California Civil Jury Instructions (CACI)
310. Contract Formation—Acceptance by Silence
Ordinarily, if a party does not say or do anything in response to another party’s offer, then he or she has not accepted the offer. However, if [name of plaintiff] proves that both [he/she/it] and [name of defendant] understood silence or inaction to mean that [name of defendant] had accepted [name of plaintiff]’s offer, then there was an acceptance.
New September 2003
Directions for Use
This instruction assumes that the defendant is claiming to have not accepted plaintiff’s offer. Change the identities of the parties in the last two sets of brackets if, under the facts of the case, the roles of the parties are switched (e.g., if defendant was the alleged offeror).
This instruction should be read in conjunction with and immediately after CACI No. 309, Contract Formation—Acceptance, if acceptance by silence is an issue.
Sources and Authority
- Because acceptance must be communicated, “[s]ilence in the face of an offer is not an acceptance, unless there is a relationship between the parties or a previous course of dealing pursuant to which silence would be understood as acceptance.” (Southern California Acoustics Co., Inc. v. C. V. Holder, Inc. (1969) 71 Cal.2d 719, 722 [79 Cal.Rptr. 319, 456 P.2d 975].)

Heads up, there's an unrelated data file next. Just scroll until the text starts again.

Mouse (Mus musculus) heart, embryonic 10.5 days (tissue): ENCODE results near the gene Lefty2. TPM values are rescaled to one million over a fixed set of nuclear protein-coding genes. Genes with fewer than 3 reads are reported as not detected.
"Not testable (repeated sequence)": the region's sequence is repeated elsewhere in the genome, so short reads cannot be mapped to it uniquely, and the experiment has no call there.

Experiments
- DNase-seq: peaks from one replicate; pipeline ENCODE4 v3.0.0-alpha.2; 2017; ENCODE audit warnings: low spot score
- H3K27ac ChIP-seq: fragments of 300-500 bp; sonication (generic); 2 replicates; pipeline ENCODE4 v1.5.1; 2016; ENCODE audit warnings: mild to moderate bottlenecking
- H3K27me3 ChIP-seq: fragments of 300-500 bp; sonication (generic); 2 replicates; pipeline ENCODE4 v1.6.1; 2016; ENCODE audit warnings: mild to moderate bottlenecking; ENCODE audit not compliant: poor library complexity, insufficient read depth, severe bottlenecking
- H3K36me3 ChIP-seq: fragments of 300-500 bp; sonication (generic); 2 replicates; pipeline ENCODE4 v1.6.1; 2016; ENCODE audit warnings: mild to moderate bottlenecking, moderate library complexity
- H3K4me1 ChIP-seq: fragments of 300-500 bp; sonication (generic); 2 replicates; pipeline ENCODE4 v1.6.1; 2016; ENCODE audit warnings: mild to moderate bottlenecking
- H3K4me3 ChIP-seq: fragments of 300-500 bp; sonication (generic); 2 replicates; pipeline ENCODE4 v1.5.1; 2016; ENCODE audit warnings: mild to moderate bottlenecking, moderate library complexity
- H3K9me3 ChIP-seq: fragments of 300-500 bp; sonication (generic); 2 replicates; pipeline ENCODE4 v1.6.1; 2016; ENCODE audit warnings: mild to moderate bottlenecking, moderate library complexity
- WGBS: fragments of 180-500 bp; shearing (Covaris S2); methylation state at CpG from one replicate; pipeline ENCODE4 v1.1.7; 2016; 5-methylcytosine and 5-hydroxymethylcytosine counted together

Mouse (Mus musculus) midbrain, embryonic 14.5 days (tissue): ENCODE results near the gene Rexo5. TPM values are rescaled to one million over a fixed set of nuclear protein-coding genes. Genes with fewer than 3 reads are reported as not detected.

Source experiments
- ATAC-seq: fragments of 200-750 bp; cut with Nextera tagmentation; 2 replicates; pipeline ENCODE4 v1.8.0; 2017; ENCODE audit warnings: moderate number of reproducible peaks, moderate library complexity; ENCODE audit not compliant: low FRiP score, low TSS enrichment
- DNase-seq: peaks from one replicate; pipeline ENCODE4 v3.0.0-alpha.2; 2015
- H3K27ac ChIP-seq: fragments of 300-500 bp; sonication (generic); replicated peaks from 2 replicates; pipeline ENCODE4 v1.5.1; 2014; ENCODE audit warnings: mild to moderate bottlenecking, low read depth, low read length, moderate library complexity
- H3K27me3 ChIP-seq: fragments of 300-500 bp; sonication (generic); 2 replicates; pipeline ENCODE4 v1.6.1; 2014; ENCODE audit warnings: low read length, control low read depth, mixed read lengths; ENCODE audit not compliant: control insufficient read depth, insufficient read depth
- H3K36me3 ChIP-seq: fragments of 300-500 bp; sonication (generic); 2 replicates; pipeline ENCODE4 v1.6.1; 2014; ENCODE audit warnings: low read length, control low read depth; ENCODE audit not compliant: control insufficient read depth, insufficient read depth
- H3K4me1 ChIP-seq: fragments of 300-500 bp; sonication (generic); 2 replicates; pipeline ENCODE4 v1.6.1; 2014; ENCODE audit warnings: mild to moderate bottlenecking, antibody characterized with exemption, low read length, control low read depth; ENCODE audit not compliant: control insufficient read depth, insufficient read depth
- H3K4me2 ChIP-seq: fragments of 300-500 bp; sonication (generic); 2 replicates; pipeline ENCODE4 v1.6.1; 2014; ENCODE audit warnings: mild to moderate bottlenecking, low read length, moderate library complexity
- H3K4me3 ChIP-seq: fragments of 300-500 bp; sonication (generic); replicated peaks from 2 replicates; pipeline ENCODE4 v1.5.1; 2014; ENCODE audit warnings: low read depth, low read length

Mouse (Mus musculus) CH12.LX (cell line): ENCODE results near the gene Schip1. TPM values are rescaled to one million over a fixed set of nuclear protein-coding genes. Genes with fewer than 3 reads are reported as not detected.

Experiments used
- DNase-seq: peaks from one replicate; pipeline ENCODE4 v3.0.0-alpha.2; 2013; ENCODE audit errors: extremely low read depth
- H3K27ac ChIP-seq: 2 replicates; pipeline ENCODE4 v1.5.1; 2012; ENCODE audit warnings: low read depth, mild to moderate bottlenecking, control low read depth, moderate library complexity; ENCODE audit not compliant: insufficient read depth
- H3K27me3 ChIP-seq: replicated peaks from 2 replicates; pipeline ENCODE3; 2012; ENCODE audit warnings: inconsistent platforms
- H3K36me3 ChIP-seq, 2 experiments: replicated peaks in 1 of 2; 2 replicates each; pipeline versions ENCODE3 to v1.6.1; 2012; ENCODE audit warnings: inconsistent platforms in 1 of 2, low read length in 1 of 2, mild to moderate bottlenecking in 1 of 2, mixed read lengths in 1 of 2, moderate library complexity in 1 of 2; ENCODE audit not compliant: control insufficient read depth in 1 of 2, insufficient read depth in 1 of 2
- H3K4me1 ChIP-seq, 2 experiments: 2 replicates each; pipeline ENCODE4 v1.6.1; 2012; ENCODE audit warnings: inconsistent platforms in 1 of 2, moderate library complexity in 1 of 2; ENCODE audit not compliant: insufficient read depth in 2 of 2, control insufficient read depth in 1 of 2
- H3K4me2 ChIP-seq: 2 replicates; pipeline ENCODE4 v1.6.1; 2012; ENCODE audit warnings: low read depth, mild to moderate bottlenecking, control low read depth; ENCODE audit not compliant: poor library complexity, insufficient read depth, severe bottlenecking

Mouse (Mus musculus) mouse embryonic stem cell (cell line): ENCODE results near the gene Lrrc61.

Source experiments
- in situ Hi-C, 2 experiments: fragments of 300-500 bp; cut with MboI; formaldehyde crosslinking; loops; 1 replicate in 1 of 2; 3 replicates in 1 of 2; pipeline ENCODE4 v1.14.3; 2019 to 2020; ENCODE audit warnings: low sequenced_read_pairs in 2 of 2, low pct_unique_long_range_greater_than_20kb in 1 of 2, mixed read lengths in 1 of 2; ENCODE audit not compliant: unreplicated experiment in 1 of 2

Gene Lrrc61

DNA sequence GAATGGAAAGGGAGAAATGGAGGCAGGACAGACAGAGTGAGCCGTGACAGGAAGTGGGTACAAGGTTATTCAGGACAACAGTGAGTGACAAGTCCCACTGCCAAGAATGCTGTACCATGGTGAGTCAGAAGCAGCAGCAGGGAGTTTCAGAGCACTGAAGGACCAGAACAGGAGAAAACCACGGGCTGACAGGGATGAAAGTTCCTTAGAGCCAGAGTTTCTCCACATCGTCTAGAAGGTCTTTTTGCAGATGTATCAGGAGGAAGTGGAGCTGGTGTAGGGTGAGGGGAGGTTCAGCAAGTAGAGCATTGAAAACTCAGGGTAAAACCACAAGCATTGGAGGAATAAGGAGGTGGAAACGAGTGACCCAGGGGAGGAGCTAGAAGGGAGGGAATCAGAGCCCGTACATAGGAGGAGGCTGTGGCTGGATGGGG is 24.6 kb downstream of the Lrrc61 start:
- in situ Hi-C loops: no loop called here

- Acceptance may also be inferred from inaction where one has a duty to act, and from retention of the offered benefit. (Golden Eagle Insurance Co. v. Foremost Insurance Co. (1993) 20 Cal.App.4th 1372, 1386 [25 Cal.Rptr.2d 242].)
- Civil Code section 1589 provides: “A voluntary acceptance of the benefit of a transaction is equivalent to a consent to all the obligations arising from it, so far as the facts are known, or ought to be known, to the person accepting.”
- Section 69(1) of the Restatement Second of Contracts provides:
(1) Where an offeree fails to reply to an offer, his silence and inaction operate as an acceptance in the following cases only:
(a) Where an offeree takes the benefit of offered services with reasonable opportunity to reject them and reason to know that they were offered with the expectation of compensation.
(b) Where the offeror has stated or given the offeree reason to understand the assent may be manifested by silence or inaction, and the offeree in remaining silent and inactive intends to accept the offer.
(c) Where because of previous dealings or otherwise, it is reasonable that the offeree should notify the offeror if he does not intend to accept.
1 Witkin, Summary of California Law (10th ed. 2005) Contracts, §§ 193–197
13 California Forms of Pleading and Practice, Ch. 140, Contracts, § 140.22 (Matthew Bender)
27 California Legal Forms, Ch. 75, Formation of Contracts and Standard Contractual Provisions, § 75.11 (Matthew Bender)
1 Matthew Bender Practice Guide: California Contract Litigation, Ch. 13, Attacking or Defending Existence of Contract—Absence of Essential Element, 13.31